Brain Tumor Imaging at UCSF: On the Cutting- Edge

The following article was written by Soonmee Cha, M.D., Professor of Radiology and Neurological Surgery at UCSF and Principle Investigator, Brain Tumor Research Center.

The brain is the most complex organ in human body.  Various tumors arising from the brain are equally complex and comprised of many different types highly variable in biology, response to therapy, and survival outcome.  Because the brain is encased in a rigid bony frame of skull, any brain tumor, benign or malignant, is inherently serious and potentially invasive.  In addition, there are many brain lesions that are not tumors but can mimic brain tumors and hence require careful differentiation using diagnostic tests for proper medical care.  Prompt and accurate imaging diagnosis of the brain tumor is critical for the proper management and counseling of patients with brain tumors and for the selection of specific therapies.

With the help of neurosurgeons, neuro-oncologists, radiation oncologists, neuro-pathologists and imaging scientists, neuroradiologists at UCSF have pioneered the use of Magnetic Resonance Imaging (MRI) to better evaluate not only physical appearance, but functional and biological characteristics of a variety of brain tumors.  Using state-of-the art MRI techniques, we are able to capture both high resolution static medical images of brain tumors as well as quantitative functional and chemical changes within brain tumors before, during and after therapy.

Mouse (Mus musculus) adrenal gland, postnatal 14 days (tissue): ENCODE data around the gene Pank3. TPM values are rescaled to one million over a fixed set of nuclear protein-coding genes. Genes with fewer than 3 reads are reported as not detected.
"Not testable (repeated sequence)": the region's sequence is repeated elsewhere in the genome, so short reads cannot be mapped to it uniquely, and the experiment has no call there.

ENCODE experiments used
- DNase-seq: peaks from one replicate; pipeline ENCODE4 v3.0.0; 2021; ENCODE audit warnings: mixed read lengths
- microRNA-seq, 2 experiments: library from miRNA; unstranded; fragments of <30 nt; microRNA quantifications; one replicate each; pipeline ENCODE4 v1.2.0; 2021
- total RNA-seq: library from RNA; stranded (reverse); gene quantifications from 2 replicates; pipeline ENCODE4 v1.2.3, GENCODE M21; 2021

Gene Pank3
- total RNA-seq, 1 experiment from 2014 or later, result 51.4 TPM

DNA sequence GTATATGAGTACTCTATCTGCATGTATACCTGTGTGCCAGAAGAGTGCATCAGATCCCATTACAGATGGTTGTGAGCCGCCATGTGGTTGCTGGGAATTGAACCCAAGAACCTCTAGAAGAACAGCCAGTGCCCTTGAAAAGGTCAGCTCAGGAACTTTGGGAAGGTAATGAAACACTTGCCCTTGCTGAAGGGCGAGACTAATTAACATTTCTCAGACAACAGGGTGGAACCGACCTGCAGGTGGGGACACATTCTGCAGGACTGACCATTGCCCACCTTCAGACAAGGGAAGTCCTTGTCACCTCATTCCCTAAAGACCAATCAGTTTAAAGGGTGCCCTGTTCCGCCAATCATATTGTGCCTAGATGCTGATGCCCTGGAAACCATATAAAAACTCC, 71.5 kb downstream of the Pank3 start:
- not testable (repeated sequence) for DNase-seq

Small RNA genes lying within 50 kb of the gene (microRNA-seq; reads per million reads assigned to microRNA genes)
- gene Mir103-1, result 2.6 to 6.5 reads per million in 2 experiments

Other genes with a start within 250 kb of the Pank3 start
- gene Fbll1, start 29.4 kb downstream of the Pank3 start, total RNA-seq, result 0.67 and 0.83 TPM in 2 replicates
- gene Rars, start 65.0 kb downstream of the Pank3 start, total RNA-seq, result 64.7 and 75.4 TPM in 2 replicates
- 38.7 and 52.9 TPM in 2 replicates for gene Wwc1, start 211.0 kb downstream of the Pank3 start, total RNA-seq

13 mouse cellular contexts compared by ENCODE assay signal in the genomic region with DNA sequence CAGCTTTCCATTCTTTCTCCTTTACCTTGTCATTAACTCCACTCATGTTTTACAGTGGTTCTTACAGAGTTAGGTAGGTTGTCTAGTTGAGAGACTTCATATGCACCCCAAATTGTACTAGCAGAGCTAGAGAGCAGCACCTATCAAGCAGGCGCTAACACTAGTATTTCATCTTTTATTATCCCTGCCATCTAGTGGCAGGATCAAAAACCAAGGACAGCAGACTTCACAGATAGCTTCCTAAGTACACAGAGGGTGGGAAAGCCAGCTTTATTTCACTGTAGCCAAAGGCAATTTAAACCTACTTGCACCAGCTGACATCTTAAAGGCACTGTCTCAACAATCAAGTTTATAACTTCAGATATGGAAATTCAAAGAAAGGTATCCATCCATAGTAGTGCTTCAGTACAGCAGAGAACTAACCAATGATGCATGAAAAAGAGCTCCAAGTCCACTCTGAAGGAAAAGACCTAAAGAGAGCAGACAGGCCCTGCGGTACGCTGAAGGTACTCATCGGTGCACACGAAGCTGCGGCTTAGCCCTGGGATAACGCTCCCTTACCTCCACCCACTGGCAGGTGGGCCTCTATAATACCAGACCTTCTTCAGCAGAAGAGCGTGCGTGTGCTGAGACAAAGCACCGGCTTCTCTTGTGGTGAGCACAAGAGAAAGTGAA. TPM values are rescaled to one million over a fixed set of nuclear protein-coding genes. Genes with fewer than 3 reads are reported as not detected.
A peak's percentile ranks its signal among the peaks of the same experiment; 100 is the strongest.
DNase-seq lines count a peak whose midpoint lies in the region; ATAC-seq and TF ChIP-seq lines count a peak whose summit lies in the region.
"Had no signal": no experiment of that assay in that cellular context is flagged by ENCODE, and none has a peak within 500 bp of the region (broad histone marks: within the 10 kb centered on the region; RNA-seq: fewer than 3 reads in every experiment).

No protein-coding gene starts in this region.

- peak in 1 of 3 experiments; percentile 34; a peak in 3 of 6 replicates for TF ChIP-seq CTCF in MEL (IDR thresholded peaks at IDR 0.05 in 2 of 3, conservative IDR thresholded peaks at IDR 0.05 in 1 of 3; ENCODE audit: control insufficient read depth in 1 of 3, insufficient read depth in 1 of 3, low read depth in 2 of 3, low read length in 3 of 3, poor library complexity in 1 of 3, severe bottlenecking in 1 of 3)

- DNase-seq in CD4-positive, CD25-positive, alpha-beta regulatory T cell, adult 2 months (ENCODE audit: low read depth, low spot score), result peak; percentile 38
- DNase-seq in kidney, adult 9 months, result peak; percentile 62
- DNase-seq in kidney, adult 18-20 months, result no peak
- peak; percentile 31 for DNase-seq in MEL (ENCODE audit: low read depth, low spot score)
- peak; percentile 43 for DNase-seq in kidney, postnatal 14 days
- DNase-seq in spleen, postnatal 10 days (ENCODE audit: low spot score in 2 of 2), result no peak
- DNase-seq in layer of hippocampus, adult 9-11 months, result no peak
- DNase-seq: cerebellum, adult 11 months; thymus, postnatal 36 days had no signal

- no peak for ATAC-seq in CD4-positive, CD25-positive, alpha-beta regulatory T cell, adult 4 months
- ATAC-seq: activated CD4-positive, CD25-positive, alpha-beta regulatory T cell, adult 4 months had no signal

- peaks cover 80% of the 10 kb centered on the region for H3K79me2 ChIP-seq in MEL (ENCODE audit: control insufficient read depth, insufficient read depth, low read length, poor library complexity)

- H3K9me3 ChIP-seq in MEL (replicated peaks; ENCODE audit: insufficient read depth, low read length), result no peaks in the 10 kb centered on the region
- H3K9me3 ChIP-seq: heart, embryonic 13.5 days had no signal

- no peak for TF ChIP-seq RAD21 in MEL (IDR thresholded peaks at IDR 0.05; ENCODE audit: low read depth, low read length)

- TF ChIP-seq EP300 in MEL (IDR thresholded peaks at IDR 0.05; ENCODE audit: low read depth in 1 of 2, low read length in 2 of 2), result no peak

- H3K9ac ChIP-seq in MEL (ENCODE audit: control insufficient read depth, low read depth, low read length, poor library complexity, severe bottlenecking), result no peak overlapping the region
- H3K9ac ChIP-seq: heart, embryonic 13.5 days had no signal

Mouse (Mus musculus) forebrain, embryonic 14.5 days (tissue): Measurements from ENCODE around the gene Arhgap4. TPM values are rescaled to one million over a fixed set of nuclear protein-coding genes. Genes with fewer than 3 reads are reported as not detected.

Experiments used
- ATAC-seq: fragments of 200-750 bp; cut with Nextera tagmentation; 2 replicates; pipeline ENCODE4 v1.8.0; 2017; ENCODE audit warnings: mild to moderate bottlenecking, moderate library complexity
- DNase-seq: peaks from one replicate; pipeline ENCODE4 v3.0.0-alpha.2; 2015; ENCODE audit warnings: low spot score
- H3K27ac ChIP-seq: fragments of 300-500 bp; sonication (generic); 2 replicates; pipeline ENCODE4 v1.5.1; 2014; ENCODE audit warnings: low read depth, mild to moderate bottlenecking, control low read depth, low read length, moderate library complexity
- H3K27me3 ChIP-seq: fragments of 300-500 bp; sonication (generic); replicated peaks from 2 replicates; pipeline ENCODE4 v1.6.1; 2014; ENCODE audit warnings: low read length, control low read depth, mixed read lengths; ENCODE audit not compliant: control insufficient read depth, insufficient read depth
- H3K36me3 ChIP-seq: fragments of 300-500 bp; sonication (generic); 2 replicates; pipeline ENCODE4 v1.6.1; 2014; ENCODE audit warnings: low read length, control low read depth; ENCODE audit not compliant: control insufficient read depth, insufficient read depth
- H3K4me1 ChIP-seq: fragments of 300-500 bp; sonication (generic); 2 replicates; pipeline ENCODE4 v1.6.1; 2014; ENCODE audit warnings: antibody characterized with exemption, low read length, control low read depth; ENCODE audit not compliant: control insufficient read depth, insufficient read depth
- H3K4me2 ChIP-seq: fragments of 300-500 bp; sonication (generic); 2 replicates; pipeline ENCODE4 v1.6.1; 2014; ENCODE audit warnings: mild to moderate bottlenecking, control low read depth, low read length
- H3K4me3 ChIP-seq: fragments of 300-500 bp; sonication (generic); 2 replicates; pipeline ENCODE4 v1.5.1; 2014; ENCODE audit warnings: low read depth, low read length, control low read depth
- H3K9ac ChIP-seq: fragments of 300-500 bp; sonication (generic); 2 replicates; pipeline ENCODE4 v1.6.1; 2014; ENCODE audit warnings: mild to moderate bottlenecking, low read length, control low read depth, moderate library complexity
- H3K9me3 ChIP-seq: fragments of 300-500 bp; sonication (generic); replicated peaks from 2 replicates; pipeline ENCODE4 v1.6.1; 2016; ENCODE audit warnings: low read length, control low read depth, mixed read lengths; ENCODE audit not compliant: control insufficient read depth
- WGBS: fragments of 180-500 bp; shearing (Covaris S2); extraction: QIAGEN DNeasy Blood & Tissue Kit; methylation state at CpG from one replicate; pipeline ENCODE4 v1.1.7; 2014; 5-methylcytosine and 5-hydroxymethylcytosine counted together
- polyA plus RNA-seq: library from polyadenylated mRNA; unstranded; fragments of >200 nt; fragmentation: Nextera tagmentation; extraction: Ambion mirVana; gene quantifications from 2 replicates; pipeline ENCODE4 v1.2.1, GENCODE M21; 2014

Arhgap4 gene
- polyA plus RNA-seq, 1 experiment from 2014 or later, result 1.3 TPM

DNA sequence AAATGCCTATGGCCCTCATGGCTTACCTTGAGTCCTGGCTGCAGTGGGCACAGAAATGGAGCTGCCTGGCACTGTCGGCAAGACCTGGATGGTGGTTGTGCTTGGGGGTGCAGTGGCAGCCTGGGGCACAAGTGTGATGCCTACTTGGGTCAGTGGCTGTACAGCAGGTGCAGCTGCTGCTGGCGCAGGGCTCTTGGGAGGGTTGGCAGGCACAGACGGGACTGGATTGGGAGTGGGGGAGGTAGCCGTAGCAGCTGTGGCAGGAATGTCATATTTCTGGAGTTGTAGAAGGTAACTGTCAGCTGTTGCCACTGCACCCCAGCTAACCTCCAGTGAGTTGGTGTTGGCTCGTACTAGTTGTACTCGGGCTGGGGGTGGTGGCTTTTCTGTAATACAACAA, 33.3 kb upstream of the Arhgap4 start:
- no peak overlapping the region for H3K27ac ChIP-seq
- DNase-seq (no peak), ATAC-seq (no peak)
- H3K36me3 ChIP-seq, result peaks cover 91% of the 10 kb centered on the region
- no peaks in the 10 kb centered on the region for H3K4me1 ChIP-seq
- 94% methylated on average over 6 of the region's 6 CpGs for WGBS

With diffusion-weighted MRI, important white matter tracts of the brain can be mapped out in relation to brain tumors so that neurosurgeons can avoid injuring eloquent functioning area of the brain while carefully removing the tumor.  Perfusion-weighted MRI provides noninvasive assessment of tumor vascularity that can help differentiate high-grade and low-grade tumors or monitor tumor response to therapy specifically targeting tumor blood vessels.  Spectroscopic MRI depicts metabolic derangement within a brain tumor such as the rate of membrane turnover or the status of tumor oxygenation.  Relaxometry MRI methods are being investigated to measure the degree of water or edema caused by brain tumor in order to better treat tumor-related complications.

Brain tumor imaging at UCSF combines cutting-edge, high quality anatomic images and quantitative biologic images to impact the clinical outcome of patients with brain tumors by guiding surgical resection, diagnosing tumor-related complications, and monitoring tumor activity during and after therapy.

For more information on neuroimaging with MRI, please see here.